Elizabeth Henson, The AdvertiserJuly 12, 2019 8:54pm
At least 50 birds with “blood coming out of their mouths” have fallen from the sky and landed in a primary school north of Adelaide, horrifying young students.
The RSPCA, the Environment and Water Department and the Primary Industries and Regions Department are investigating the incident that occurred at One Tree Hill Primary School, in front of children in Out of School Hours and Vacation Care at the site, on Wednesday afternoon. The school posted on its Facebook page that there were “no survivors,” saying the wild corellas were believed to have been poisoned.
“I received a distressing phone call from a worker at school who was finding the very sick birds all over the school,” the post read. The children in vacation care were very upset at the scene of birds falling from the sky and in pain with blood coming out of their mouths.”
“The children were so caring and wanted to make sure the birds were getting some help.”
The post went on to thank the local wildlife rescue organisation – Caspers Bird Rescue – for attending the school and collecting the birds. Caspers Bird Rescue co-founder Jess King, 26, told The Advertiser authorities needed to get to the bottom of how the mass death occurred.
“Somebody needs to answer as to what has happened,” she said. “Regardless of whether it was an accident or not, you don’t just go throwing poison down (recklessly).”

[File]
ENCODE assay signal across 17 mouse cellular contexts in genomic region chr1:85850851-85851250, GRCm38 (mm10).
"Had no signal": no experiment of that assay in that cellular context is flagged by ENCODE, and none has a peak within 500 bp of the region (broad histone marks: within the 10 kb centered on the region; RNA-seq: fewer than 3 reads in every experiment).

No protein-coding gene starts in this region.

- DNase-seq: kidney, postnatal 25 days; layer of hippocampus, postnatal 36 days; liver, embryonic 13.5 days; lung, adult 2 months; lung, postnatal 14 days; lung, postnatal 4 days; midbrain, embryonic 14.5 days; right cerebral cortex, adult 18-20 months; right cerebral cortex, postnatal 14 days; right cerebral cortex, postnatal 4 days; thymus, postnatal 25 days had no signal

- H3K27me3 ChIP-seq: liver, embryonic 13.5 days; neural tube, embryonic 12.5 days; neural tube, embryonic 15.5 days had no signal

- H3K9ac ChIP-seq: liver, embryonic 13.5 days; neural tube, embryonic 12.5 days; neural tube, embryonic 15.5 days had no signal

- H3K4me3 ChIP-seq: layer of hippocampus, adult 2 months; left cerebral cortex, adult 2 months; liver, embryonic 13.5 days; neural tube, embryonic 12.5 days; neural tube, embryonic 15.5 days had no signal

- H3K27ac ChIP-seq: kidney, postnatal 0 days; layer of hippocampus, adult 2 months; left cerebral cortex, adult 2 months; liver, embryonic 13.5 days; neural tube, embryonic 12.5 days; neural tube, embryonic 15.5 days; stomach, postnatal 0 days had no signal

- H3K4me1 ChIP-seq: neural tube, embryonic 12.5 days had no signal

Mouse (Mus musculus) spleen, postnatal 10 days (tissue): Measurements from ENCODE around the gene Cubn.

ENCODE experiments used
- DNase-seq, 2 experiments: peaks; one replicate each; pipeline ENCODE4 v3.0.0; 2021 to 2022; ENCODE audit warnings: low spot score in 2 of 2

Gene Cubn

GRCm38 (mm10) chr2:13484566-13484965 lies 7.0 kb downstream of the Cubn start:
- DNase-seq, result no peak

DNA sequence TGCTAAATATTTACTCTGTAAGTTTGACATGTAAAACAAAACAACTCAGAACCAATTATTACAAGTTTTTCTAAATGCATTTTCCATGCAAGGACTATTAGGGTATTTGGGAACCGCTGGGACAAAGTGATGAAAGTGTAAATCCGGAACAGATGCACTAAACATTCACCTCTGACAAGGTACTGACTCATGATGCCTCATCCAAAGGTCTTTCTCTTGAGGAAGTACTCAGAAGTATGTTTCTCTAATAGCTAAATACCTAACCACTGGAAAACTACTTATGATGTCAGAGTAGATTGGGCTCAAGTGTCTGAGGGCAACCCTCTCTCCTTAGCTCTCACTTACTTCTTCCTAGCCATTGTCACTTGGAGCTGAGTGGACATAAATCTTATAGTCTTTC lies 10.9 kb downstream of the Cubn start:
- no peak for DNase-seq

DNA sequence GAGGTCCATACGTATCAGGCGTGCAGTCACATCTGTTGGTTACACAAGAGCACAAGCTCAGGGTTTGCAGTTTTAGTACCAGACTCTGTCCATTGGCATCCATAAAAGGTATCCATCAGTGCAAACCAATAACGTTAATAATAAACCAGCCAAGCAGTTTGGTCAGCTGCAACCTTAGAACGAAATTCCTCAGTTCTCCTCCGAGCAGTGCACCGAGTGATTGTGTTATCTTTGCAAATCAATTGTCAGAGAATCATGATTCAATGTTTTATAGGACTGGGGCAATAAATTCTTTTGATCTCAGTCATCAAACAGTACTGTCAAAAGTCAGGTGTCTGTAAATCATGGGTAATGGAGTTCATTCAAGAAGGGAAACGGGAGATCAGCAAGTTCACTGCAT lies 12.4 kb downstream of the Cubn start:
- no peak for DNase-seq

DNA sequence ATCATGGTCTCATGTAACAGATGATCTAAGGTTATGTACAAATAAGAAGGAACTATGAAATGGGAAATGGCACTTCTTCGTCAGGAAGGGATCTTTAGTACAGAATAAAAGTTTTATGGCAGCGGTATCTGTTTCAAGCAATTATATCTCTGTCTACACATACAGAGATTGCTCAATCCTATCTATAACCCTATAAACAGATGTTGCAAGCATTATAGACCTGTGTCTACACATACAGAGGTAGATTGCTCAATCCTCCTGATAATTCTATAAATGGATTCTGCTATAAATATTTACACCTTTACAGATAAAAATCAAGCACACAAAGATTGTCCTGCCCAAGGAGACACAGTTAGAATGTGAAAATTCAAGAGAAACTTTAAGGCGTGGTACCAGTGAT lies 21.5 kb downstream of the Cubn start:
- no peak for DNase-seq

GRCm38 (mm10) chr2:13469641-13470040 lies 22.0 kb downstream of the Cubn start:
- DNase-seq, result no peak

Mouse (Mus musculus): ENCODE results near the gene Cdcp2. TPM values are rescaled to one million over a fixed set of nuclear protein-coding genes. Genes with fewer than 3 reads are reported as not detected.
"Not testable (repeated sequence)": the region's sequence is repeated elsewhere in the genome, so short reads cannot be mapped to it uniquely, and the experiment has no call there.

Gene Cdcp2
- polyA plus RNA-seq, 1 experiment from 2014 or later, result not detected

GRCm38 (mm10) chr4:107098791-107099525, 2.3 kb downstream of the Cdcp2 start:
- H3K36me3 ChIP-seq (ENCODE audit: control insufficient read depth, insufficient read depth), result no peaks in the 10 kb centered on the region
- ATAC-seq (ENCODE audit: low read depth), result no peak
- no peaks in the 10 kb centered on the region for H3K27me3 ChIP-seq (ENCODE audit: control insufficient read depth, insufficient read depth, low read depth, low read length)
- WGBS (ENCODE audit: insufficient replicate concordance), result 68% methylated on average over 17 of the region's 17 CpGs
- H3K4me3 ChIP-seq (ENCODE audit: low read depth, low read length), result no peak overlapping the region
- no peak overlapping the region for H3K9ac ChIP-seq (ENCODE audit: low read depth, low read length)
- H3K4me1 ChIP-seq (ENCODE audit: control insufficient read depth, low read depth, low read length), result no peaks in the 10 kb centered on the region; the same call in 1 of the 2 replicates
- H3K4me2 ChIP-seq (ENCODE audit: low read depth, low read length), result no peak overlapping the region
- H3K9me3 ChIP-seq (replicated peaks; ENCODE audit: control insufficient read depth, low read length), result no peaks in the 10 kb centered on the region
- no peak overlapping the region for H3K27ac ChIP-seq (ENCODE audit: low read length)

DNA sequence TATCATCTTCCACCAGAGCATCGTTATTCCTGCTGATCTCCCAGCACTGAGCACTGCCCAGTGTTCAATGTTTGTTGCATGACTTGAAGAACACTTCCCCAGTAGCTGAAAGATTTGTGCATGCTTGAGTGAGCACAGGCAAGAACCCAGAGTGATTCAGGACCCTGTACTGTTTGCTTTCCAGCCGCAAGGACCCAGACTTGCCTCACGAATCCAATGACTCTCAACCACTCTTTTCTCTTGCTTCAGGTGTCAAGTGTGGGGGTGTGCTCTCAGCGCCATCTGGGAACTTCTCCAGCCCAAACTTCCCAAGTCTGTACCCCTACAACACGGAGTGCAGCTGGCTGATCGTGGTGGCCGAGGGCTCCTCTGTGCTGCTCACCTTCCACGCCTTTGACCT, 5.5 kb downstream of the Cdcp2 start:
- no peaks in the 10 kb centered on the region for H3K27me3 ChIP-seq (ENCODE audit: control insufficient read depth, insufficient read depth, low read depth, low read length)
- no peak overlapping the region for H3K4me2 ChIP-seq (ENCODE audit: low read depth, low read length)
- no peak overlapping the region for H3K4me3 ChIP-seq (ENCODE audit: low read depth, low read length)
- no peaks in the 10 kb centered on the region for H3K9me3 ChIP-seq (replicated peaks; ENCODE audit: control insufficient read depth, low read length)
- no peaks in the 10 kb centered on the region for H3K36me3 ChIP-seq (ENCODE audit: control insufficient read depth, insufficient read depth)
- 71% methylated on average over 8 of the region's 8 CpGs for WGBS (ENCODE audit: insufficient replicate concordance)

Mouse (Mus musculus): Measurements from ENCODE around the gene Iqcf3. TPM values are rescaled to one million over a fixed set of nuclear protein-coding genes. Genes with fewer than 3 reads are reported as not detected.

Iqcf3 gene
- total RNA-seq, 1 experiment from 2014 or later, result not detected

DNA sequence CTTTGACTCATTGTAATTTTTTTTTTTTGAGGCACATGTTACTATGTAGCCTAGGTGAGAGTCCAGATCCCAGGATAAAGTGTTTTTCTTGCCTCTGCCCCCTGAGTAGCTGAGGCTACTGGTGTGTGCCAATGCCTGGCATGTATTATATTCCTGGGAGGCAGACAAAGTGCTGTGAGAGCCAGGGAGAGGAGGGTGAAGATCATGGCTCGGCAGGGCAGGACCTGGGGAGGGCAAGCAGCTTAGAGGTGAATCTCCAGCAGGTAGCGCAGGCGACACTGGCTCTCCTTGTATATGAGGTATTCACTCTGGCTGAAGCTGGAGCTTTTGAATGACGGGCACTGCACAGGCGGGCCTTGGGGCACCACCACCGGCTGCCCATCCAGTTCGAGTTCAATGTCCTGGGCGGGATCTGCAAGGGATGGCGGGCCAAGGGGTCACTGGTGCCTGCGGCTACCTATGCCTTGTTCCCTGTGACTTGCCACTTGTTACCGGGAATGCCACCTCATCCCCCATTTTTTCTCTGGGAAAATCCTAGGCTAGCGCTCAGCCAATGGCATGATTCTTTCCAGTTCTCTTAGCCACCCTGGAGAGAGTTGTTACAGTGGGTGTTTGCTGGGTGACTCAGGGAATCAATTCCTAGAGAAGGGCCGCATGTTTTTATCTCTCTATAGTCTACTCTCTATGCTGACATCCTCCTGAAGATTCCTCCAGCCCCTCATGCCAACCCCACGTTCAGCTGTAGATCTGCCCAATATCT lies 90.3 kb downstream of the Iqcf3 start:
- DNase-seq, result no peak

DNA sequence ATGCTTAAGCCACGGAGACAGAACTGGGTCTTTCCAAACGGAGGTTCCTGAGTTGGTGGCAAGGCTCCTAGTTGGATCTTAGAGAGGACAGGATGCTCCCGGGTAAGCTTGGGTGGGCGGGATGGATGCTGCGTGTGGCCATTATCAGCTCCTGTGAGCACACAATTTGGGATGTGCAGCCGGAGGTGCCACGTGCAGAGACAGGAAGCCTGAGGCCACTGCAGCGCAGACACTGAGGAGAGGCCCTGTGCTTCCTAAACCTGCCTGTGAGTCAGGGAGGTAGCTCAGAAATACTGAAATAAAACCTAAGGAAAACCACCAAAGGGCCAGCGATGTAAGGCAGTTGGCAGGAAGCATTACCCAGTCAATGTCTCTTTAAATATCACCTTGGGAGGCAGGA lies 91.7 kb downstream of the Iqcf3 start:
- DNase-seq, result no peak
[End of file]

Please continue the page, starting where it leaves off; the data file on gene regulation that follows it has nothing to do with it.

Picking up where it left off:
Ms King said Caspers Bird Rescue took the birds to veterinarians in Para Hills and Roseworthy for treatment, however all but one to be euthanased.
“There was no way to treat them – they’ve all ingested so much,” she said. “It’s quite devastating to be completely honest.”
“In the five and a half years we’ve been active…we have not seen something like this before and neither have the vets.”
Initially, the school believed all of the birds had died. However, Caspers Bird Rescue co-founder Sarah King said one corella had survived against all odds.
“That’s pretty amazing,” she said. “Unless you get a bird that you literally see (eat poison), there’s not much you can do.”
However, Ms King said the bird’s condition was still precarious.
An RSPCA spokeswoman confirmed the RSPCA was investigating the incident but said it was too early to speculate on the cause. An Environment Department spokeswoman said the agency was also investigating the incident in collaboration with PIRSA.
“A disease investigation is underway,” she said. “Samples are being retained for potential toxin testing, which would take several weeks to complete.”
An Education Department spokeswoman said the department had been in contact with the school about the matter.
“This is a concerning situation,” she said. “We are reaching out to the school to offer any support they require.”
A Playford Council spokesman said the council did not use poison as part of its bird control measures.
“In the past two years, the City of Playford, has invested significant resources into non-lethal strategies to deal with marauding Little Corella flocks with limited success,” he said. “These non-lethal measures, last undertaken in 2018, included use of a predatory hawk and gas guns. At no time has council implemented any measures that include the use of poison.”